ana code of ethics, 9 provisions of nursing
ANA Code of Ethics – What are the 9 Provisions of Nursing?
In the latest survey conducted Gallup, NURSES came out on top for honesty and ethics. Keeping its streak of being ranked 1st place in the said criterion for the seventeenth (17th) straight year.
The nursing profession had its rating pumped up from the previous year from eighty-two percent (82%) to two marks higher with eighty-four percent (84%) or more than four out of five Americans rating nurses’ honesty and ethical standards either “very high” or “high”.
How are nurses able to hold its top position in the said ranking for this long? My best bet would be that it’s going to be attributed to the standards set for them by the ANA Code of Ethics. The said code has nine (9) provisions and these provisions encapsulates the words that every nurse in the United States live by.
Without further ado, I give you the Code of Ethics for Nurses (with Interpretive Statements) published by the American Nurses Association.
The nurse practices with compassion and respect for inherent dignity, worth and unique attributes of every person.
1.1 Respect For Human Dignity
1.2 Relationships with Patients
1.3 The Nature of Health
1.4 The Right to Self-Determination
1.5 Relationships with Colleagues and Others
The nurse’s primary commitment is to the patient, whether an individual, family group, community or population
2.1 Primacy of the Patient’s Interests
2.2 Conflict of Interest for Nurses
2.4 Professional Boundaries
The nurse promotes, advocates for, and protects the rights, health, and safety of the patient.
3.1 Protection of the Rights of Privacy and Confidentiality
3.2 Protection of Human Participants in Research
3.3 Performance Standards and Review Mechanisms
3.4 Professional Responsibility in Promoting a Culture of Safety
3.5 Protection of Patient Health and Safety by Acting on Questionable Practice
3.6 Patient Protection and Impaired Practice
The nurse has authority, accountability, and responsibility for nursing practice: makes decisions; and takes action consistent with the obligation to promote health and to provide optimal care.
4.1 Authority, Accountability, and Responsibility
4.2 Accountability for Nursing Judgments, Decisions, and Actions
4.3 Responsibility for Nursing Judgments, Decisions, and Actions
4.4 Assignment and Delegation of Nursing Activities or Tasks
The nurse owes the same duties to self as to others, including the responsibility to promote health and safety, preserve wholeness of character and integrity, maintain competence, and continue personal and professional growth.
5.1 Duties to Self and Others
5.2 Promotion of Personal Health, Safety, and Well-Being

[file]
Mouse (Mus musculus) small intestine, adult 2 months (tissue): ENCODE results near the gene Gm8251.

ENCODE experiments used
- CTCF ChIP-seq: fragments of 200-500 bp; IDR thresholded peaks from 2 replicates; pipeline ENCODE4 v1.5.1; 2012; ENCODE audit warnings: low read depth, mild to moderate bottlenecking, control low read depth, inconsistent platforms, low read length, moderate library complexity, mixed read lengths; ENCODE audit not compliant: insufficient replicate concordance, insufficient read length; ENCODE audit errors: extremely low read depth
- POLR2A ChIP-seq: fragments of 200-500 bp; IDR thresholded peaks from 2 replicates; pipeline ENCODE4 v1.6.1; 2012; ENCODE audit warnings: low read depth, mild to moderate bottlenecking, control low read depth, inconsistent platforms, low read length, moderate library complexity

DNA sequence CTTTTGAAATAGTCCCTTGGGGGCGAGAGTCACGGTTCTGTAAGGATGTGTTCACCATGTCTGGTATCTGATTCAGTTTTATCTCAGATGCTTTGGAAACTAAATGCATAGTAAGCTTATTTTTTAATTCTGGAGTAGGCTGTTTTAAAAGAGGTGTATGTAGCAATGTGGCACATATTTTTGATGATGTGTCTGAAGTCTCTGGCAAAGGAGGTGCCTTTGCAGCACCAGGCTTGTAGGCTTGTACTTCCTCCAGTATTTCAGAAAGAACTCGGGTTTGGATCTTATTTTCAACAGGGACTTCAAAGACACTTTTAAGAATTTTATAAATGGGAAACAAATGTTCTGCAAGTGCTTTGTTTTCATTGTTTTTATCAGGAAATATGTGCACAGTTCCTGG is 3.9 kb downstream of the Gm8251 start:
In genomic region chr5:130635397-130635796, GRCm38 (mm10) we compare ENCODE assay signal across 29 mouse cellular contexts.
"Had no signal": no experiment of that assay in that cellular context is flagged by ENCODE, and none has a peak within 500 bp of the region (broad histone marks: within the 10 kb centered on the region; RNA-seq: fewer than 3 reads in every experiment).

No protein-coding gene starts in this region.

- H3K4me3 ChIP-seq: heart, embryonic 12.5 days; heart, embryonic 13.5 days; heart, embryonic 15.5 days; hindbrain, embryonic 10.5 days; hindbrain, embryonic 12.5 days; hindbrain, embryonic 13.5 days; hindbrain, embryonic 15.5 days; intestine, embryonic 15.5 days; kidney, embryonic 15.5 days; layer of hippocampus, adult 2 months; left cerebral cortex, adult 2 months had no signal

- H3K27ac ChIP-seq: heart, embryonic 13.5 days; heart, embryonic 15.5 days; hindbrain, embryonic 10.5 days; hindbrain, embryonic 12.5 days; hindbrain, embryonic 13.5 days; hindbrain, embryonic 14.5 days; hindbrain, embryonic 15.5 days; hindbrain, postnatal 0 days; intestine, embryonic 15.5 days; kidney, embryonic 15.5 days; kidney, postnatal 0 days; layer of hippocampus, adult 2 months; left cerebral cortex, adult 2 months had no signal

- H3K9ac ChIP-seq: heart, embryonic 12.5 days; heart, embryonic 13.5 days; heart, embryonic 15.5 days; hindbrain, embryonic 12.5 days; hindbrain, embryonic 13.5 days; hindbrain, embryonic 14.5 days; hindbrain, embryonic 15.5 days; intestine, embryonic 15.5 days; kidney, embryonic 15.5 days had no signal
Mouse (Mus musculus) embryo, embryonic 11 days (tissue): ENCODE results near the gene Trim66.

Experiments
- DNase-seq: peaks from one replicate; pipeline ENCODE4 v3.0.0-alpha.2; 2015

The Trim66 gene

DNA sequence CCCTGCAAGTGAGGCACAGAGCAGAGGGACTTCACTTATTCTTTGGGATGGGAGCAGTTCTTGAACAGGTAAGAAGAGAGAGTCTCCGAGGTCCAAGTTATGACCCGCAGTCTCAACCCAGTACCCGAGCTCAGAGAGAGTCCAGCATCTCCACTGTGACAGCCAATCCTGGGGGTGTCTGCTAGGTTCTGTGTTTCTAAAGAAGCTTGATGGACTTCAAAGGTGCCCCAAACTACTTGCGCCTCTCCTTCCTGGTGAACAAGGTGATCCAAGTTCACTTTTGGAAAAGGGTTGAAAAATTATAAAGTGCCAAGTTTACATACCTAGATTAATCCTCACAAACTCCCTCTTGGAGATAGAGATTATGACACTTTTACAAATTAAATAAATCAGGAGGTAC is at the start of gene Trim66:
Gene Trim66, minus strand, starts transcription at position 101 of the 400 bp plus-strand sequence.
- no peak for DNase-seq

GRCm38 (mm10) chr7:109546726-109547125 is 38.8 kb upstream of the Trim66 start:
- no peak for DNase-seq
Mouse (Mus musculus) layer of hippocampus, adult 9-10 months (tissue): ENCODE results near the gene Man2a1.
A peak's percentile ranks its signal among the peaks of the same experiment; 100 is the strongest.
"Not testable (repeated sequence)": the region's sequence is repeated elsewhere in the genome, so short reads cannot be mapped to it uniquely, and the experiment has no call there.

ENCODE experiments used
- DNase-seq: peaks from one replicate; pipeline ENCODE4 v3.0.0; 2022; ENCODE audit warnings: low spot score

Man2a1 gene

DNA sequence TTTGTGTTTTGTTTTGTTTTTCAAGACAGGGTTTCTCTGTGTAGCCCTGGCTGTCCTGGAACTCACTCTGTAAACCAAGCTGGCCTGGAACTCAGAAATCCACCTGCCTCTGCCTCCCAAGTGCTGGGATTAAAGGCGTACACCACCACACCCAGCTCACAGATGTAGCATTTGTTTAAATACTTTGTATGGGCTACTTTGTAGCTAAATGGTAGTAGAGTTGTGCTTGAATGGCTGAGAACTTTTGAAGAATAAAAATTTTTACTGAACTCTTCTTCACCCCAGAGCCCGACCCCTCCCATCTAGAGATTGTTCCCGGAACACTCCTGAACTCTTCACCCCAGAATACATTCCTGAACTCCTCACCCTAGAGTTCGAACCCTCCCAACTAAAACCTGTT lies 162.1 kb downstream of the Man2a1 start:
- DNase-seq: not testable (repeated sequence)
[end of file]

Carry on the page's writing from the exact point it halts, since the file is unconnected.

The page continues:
5.3 Preservation of Wholeness of Character
5.4 Preservation of Integrity
5.5 Maintenance of Competence and Continuation of Professional Growth
5.6 Continuation of Personal Growth
The nurse, through individual and collective effort, establishes, maintains , and improves the ethical environment of the work settings and conditions of employment that are conducive to safe, quality health care.
6.1 The Environment and Moral Virtue
6.2 The Environment and Ethical Obligation
6.3 Responsibility for the Healthcare Environment
The nurse, in all roles and settings, advances the profession through research and scholarly inquiry, professional standards development, and the generation of both nursing and health policy.
7.1 Contributions through Research and Scholarly Inquiry
7.2 Contributions through Developing, Maintaining, and Implementing Professional Practice
7.3 Contributions through Nursing and Health Policy Development
The nurse collaborates with other health professionals and the public to protect human rights, promote health diplomacy, and reduce health disparities.
8.1 Health Is a Universal Right
8.2 Collaboration for Health, Human Rights, and Health Diplomacy
8.3 Obligation to Advance Health and Human Rights and Reduce Disparities
8.4 Collaboration for Human Rights in Complex, Extreme, or Extraordinary Practice Settings
The profession of nursing, collectively through its professional organizations, must articulate nursing values, maintain the integrity of the profession, and integrate principles of social justice into nursing and health policy.
9.1 Articulation and Assertion of Values
9.2 Integrity of the Profession
9.3 Integrating Social Justice
9.4 Social Justice in Nursing and Health Policy
American Nurses Association, Code of Ethics for Nurses with Interpretive Statements, Washington, D.C.: American Nurses Publishing, 2015
Megan Brenan, Nurses Again Outpace Other Professions for Honesty, Gallup.com
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